For reasons unknown to us Innsbruck frequently gets overlooked as a first rate outdoor destination, yet the former Winter Olympics host city is literally surrounded by small ski areas; for instance Kuhtai, where our sister magazine Snow runs its annual ski tests, is just 25km away.
This picturesque and lively alpine crossroads isn’t just a winter destination either – the surrounding mountains offer fantastic hiking, biking, rafting and other mountain sports and you can even ski and board locally in summer on the Stubai Glacier.
The first time I visited Sydney I had to be pulled away kicking and screaming; it wasn’t just the world-class (albeit busy) surf beaches such as Bondi, Coogee, Manly, Palm Beach, Cronulla, the list goes on – as the fact that you can tuck into a barrel in the afternoon and then tuck into dishes from all corners of the world in the evening in one of Sydney’s scores of fabulous ethnic restaurants.
Add to this superb nightlife, iconic sights like the Opera House and Sydney Harbour Bridge (walk across the top of it if driving over it is too dull) and a buzz and climate that’s second to none. With close on 200km of bike trails, one of the best ways to explore Sydney is on two wheels – if you get too hot, then just stop at a beach where you can enjoy a dip in the Pacific Ocean en-route.
Cape Town, South Africa
Cape Town is the most popular tourist destination in Africa with good reason – the spectacular setting where the Atlantic and the Indian oceans meet with the huge anvil of Table Mountain looming above is enough to attract anyone. But this is also an extremely attractive city noted for its Cape Dutch style architectural heritage and excellent beachside bars and restaurants, especially along the Atlantic coast.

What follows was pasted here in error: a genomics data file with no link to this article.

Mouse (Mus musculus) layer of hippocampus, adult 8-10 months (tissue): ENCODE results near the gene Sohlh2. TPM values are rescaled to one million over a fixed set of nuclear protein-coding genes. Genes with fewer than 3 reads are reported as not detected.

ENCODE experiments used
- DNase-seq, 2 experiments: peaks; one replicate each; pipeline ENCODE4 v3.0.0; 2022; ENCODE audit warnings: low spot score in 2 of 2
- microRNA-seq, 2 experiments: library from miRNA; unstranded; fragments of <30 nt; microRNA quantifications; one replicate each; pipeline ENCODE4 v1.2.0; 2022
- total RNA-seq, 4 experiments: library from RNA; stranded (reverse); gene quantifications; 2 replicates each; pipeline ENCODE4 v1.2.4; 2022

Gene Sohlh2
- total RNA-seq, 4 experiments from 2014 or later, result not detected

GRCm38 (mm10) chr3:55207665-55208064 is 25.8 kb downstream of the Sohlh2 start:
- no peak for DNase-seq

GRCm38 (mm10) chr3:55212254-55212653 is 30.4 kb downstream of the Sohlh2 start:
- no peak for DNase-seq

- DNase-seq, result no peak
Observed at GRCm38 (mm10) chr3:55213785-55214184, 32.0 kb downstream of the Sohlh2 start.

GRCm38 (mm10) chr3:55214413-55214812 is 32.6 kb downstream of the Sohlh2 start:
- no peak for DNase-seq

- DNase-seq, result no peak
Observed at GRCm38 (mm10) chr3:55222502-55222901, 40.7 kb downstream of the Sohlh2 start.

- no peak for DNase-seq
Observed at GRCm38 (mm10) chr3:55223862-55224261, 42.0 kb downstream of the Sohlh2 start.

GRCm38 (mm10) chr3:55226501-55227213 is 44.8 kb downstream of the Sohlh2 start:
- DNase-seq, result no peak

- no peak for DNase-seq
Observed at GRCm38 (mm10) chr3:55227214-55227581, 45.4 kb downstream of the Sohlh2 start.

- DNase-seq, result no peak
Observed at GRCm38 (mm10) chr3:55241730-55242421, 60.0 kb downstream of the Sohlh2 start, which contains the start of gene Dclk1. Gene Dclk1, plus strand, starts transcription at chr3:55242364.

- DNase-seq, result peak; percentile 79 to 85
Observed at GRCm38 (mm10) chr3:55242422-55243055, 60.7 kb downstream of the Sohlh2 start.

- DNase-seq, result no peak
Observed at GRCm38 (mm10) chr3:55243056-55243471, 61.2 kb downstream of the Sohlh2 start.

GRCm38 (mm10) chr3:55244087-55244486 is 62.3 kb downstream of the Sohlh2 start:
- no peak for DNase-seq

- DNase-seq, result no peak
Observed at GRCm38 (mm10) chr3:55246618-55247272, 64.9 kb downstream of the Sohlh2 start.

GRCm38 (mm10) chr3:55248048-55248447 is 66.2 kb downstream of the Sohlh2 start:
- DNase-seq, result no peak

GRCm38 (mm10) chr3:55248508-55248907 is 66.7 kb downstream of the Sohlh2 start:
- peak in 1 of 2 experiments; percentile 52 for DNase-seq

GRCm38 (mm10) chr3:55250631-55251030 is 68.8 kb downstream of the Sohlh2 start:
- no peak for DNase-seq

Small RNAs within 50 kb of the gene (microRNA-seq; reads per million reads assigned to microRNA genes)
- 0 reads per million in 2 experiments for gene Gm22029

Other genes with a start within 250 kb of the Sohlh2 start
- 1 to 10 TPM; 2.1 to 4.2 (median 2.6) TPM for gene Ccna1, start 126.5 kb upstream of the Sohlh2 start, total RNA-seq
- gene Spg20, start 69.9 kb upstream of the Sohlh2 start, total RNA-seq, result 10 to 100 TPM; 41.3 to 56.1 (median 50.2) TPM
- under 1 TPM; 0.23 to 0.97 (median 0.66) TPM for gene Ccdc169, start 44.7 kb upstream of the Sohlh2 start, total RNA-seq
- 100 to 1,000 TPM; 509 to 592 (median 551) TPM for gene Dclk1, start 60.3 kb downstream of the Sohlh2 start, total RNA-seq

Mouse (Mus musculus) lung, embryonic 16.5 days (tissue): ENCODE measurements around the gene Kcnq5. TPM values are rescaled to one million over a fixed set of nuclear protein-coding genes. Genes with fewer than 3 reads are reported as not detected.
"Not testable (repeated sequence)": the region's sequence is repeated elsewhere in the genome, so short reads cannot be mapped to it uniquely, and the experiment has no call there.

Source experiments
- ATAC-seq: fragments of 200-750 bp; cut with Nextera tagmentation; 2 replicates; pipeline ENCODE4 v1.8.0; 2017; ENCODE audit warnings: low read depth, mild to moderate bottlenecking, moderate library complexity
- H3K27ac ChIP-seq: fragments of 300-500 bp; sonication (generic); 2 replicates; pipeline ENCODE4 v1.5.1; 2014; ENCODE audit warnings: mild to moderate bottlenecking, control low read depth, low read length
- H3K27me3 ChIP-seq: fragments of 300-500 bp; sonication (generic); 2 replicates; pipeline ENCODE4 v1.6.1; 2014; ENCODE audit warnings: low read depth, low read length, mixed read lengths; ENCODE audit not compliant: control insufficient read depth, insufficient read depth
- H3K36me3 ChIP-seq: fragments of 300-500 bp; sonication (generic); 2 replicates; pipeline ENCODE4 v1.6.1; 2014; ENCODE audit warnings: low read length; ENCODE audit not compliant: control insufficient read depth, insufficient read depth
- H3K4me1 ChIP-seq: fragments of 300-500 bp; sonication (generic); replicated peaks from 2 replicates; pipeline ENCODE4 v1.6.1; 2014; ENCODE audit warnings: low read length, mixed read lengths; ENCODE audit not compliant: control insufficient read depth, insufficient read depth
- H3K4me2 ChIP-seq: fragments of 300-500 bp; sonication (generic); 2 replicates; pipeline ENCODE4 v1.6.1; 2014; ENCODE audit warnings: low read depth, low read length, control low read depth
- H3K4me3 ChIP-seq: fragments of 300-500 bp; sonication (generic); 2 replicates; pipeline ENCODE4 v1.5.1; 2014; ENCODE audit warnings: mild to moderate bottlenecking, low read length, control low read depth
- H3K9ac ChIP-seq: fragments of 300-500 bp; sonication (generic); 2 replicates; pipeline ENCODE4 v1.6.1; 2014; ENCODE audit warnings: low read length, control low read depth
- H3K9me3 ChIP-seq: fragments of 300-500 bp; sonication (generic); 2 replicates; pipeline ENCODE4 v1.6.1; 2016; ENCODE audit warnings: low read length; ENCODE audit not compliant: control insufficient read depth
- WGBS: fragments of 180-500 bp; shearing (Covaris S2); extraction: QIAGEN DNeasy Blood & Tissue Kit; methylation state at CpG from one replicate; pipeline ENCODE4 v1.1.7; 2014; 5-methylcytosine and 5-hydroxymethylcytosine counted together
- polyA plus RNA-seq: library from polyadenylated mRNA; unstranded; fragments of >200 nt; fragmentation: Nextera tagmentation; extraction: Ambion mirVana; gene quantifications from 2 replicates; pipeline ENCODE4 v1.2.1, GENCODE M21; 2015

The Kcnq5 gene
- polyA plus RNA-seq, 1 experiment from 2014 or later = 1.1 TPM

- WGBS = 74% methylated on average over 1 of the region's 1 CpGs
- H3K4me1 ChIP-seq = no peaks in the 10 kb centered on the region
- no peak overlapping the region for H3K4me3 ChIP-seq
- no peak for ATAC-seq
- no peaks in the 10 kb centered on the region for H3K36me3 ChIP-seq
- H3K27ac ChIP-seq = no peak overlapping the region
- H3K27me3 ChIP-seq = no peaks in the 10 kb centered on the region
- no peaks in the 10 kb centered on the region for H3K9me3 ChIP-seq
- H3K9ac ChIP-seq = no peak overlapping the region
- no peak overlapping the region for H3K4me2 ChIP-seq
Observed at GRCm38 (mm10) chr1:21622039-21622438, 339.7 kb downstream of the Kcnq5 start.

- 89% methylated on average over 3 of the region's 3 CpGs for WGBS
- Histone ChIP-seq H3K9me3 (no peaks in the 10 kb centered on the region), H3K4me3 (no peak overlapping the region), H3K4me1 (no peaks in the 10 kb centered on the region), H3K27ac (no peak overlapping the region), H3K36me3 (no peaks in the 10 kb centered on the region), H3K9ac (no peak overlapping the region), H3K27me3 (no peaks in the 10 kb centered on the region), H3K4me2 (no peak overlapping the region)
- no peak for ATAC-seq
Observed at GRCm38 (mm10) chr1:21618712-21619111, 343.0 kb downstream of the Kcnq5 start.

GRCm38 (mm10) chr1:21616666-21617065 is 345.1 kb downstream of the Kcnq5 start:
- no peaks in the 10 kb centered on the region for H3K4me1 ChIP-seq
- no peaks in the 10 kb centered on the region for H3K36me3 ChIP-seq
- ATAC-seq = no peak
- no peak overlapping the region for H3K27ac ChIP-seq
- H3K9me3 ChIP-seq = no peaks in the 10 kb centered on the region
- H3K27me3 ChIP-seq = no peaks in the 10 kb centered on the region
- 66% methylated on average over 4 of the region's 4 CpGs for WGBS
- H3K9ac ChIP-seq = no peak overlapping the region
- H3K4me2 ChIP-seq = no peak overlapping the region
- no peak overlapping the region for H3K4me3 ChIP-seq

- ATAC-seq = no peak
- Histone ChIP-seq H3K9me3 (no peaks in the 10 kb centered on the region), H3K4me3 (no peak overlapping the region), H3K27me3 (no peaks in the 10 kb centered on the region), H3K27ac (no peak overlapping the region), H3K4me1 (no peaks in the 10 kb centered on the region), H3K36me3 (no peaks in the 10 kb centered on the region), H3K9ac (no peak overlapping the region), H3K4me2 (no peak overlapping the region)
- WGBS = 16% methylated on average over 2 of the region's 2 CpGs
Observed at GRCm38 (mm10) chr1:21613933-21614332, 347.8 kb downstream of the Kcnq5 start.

Take a hike up Table Mountain for the views – come down the quick way by paraglider, perhaps – or paddle out into the waves for world-class surf (although note that there can be as much as 10C temperature difference between the cold Atlantic and much warmer Indian Ocean).
Alternatively just sit back and enjoy the fantastic marine life on a whale watching trip, or the African penguins at Boulders Beach.
Situated almost equidistant between the Pacific Ocean and the Andes, Santiago makes a great base for exploring Chile’s amazing mountains and coast. The increasingly modern and sophisticated metropolis is within an easy drive of the ski resorts of Valle Nevado, La Parva and El Colorado, which make for a very different experience to the Alps. The coast also has some of the best surf on the planet, and it’s rarely very crowded.